Coast Guard releases report on Cosco Busan response

The following is the text of a press release issued by the U.S. Coast Guard:

(SAN FRANCISCO) — A panel of outside experts formed by the commandant of the Coast Guard to study the response to the Cosco Busan oil spill today released the first of two reports it was chartered to produce. The 120-page ‘Phase I’ report looks at the first two weeks of response operations that unfolded in the wake of the Nov. 7 incident. A second report on the entire cleanup operation is due in several months.

The panel was not tasked with determining the cause of the incident and the report deals only with preparedness and response to the spill. The report contains 59 recommendations related to preparedness, and 79 aimed at improving response operations. These range from relatively simple ideas, such as making oiled wildlife reporting hotlines easier to access, to changes in spill response operations and research on remote sensing technology for detecting spills in low visibility conditions.

“We welcome this initial report from the review team,” said Rear Adm. Craig Bone, Commander of the 11th Coast Guard District. “We’ve reviewed the recommendations and other information and have mapped out an action plan to implement ideas that will improve our response system. The Coast Guard is already working in conjunction with the cities and counties in the Bay area toward an all hazards, all threats approach to planning, protection, response and recovery,” he said.

Known as an Incident Specific Preparedness Review (ISPR) team, the panel found that despite dense fog in the area, problems encountered by investigators trying to verify the amount of the oil that leaked from the ship, and other communications gaps, the amount of spill response equipment deployed during the first crucial hours exceeded by almost 10 times both state and federal requirements. The report also details the unprecedented outpouring of volunteers and community involvement in direct spill cleanup operations and the efforts of response officials to quickly create and implement safe volunteer programs. Contingency plans in place at the time of the spill specifically barred the use of volunteers for spill cleanup because of health and safety concerns including the handling hazardous materials.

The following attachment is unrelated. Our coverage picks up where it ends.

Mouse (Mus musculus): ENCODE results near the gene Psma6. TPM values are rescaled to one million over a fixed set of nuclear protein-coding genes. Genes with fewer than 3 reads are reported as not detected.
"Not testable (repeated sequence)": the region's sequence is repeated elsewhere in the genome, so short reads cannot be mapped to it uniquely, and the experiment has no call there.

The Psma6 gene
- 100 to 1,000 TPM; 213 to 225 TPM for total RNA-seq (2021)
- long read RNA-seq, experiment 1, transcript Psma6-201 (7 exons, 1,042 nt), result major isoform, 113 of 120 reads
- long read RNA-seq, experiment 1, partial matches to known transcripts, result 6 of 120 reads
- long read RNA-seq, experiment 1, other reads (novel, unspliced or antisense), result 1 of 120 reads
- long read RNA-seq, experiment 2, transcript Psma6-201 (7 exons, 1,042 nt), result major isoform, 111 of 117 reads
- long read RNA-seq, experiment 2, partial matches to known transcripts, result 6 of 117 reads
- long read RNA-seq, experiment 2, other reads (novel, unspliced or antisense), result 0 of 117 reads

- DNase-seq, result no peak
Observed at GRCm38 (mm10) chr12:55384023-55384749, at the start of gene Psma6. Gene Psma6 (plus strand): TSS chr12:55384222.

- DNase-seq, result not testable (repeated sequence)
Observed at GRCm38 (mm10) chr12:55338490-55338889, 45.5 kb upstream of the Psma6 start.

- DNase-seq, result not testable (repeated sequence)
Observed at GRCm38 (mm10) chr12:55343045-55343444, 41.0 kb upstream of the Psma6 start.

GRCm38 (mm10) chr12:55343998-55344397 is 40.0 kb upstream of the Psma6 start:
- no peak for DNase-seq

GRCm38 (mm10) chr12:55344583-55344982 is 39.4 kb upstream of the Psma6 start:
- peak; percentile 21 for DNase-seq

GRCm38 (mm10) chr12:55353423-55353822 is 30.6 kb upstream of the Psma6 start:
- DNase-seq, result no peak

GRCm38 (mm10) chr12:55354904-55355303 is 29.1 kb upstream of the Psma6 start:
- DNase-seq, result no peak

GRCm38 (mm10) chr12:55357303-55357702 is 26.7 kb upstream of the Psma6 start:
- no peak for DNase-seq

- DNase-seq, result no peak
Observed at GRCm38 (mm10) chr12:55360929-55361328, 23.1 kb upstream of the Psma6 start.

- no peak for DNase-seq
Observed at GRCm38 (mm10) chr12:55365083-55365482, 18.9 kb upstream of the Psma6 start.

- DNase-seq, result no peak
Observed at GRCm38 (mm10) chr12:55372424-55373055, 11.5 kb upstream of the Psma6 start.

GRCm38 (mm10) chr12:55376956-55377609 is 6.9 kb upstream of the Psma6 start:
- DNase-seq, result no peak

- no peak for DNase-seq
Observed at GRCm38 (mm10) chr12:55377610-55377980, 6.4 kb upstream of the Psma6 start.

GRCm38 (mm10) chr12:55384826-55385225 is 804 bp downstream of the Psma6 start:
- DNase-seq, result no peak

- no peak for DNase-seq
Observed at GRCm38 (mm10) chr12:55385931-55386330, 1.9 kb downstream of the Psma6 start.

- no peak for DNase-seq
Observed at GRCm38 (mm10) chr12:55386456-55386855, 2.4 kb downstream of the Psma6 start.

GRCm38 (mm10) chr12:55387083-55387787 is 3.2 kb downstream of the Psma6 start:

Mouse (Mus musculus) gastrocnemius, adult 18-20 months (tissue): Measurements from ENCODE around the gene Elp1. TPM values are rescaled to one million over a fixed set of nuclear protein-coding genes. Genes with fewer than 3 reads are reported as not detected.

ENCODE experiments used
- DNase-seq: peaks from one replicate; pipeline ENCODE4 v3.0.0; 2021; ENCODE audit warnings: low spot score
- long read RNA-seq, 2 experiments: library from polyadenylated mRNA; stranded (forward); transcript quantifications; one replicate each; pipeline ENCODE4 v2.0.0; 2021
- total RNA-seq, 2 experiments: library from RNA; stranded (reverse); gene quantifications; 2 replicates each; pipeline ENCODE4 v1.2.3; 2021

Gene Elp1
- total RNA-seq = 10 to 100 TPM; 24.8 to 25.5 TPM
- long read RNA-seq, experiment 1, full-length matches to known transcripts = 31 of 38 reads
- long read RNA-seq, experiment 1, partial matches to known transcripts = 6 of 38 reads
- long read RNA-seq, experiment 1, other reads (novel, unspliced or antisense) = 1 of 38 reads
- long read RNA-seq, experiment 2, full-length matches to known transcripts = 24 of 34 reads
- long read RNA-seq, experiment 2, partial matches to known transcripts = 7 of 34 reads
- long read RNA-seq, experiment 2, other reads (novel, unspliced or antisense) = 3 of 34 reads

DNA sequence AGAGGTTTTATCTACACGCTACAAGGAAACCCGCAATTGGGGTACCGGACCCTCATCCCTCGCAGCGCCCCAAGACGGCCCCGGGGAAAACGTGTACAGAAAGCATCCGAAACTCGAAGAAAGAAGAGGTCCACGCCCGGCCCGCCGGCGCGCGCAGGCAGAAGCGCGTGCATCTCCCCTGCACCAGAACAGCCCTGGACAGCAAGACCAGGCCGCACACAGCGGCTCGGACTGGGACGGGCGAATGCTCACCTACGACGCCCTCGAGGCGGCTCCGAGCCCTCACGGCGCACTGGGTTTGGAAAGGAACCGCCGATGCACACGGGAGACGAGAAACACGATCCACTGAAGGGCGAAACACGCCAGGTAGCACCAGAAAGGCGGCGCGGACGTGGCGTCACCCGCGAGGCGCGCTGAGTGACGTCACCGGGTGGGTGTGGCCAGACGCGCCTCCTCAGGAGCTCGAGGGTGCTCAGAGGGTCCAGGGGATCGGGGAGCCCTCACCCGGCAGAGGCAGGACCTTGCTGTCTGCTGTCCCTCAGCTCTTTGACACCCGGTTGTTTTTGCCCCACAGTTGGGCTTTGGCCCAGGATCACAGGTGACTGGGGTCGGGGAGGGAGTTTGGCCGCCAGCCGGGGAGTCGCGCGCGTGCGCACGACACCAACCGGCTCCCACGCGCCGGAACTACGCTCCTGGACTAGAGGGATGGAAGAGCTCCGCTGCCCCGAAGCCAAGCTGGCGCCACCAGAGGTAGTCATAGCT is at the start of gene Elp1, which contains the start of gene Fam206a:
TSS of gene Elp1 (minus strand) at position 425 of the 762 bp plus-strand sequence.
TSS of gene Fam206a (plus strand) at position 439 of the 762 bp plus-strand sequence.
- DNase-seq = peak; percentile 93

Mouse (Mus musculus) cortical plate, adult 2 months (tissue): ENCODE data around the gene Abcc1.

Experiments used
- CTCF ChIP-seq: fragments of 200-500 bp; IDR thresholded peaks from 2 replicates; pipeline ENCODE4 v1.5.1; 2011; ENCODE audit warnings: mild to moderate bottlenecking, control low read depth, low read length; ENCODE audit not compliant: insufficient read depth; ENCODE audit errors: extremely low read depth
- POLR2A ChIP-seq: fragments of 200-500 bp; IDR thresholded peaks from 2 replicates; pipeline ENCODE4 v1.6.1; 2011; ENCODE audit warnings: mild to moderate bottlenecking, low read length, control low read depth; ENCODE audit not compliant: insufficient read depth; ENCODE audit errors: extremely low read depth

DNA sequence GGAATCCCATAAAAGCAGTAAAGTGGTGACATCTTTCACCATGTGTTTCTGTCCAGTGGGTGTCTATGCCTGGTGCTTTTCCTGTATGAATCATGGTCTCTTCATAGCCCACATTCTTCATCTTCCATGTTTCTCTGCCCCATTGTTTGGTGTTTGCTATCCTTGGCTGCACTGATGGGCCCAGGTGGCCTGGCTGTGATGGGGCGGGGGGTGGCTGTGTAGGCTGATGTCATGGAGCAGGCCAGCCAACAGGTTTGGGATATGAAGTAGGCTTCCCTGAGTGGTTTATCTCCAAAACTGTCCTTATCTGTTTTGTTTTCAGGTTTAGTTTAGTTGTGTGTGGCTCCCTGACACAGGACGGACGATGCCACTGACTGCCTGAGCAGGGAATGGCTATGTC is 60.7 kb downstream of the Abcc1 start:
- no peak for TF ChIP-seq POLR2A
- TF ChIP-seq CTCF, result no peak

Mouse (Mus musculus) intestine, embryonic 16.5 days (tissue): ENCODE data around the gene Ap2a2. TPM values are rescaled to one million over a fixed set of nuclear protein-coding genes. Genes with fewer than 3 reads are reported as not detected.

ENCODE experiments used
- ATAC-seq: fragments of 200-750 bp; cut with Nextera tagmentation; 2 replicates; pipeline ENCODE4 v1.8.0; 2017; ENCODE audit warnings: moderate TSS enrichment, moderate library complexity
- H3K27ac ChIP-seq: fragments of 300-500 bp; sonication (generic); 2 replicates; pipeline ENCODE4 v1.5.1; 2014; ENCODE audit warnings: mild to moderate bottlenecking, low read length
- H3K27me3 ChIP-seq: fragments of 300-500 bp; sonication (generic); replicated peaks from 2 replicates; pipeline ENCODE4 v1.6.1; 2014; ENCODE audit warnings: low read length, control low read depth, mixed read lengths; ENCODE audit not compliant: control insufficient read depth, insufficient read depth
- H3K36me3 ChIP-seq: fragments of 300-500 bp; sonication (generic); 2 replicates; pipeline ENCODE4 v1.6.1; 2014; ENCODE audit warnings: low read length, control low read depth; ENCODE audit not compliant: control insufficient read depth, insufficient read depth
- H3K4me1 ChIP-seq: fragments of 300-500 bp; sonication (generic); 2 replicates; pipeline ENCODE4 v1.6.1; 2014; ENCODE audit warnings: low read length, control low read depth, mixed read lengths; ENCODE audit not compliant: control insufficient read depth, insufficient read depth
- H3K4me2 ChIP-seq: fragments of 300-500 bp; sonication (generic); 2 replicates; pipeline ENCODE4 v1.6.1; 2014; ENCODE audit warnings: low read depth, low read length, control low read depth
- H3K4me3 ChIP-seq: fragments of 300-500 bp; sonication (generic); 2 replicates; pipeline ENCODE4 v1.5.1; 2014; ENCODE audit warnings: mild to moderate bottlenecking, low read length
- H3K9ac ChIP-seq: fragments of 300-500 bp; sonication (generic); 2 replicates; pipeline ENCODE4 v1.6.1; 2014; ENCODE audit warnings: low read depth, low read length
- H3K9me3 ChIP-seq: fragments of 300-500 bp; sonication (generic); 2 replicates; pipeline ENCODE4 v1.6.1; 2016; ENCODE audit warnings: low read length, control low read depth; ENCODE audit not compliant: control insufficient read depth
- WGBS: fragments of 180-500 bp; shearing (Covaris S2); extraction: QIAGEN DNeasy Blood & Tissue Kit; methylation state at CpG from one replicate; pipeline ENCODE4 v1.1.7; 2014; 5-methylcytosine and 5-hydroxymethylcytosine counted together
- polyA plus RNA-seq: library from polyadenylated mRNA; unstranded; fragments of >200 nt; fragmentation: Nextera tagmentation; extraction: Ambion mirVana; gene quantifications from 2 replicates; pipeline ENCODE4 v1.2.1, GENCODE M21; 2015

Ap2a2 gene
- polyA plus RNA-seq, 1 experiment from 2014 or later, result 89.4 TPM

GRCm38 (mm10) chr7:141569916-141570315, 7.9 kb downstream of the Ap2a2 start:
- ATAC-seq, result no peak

The ISPR panel also found that there was effective early communication and coordination between the unified command and specific local agencies, such as the City of San Francisco Department of Public Health. The local government liaison office within the unified command, however, took several days establish a smooth process for overall coordination with local governments. More emphasis on the liaison function in plans and increased training for liaison staff are recommended in the report.

Today’s press briefing was held in a former Navy officers’ club that was converted into a spill cleanup command post in the days following the spill. Once crowded with hundreds of federal, state, and local response agencies as well as cleanup contractors and support personnel, the building is now nearly deserted as cleanup operations transition to monitoring, spot cleaning, and restoration. Better planning for large scale incident command posts is among the reports recommendations. The ISPR team noted that the rapid response of government agencies and other responders supporting the unified command response operations quickly outgrew two other locations before moving to Treasure Island.

“I appreciate the team’s hard work. They have documented what happened during the response and — without placing blame or pointing fingers — have identified what worked well and areas that can be improved,” Bone said. “Their tone of constructive review and thoughtful analysis will help everyone in the response community improve our capabilities,” he said.

The ISPR team members are:

State of California Representatives

Lisa Curtis, administrator, and Capt. Paul Hamdorf, patrol captain, California Office of Spill Prevention and response;

Oil Spill Policy Representative

Jean R. Cameron, executive coordinator, Pacific States/British Columbia Oil Spill Task Force;

Environmental Coalition Representatives

Linda Sheehan, executive director, California Coastkeeper Alliance and Deb Self, executive director, San Francisco Baykeeper;

Industry Representative

John Berge, Vice President, Pacific Merchant Shipping Association;

San Francisco City Representatives

Laura Phillips, executive director, Department of Emergency Management, Division of Emergency Services and Rob Dudgeon, EMT-P manager of plans and operations, Department of Emergency Management;

Scientific Support Coordinator Representative Steve Lehmann, National Oceanic and Atmospheric Administration (NOAA), National Ocean Service Office of Response and Restoration.


Rear Adm. Carlton Moore, U.S. Coast Guard Reserve (retired) and former Administrator of California OSPR;

ISPR team executive assistant and recorder Lt. Cmdr. Ross Sargent, ISPR Executive Assistant, Assistant Chief, Operational Law Branch, U.S. Coast Guard Maintenance and Logistics Command, Pacific and Lt. Kelly Dietrich, ISPR Recorder, Coast Guard Office of Incident Management and Preparedness.
Click here to view the report.
By Professional Mariner Staff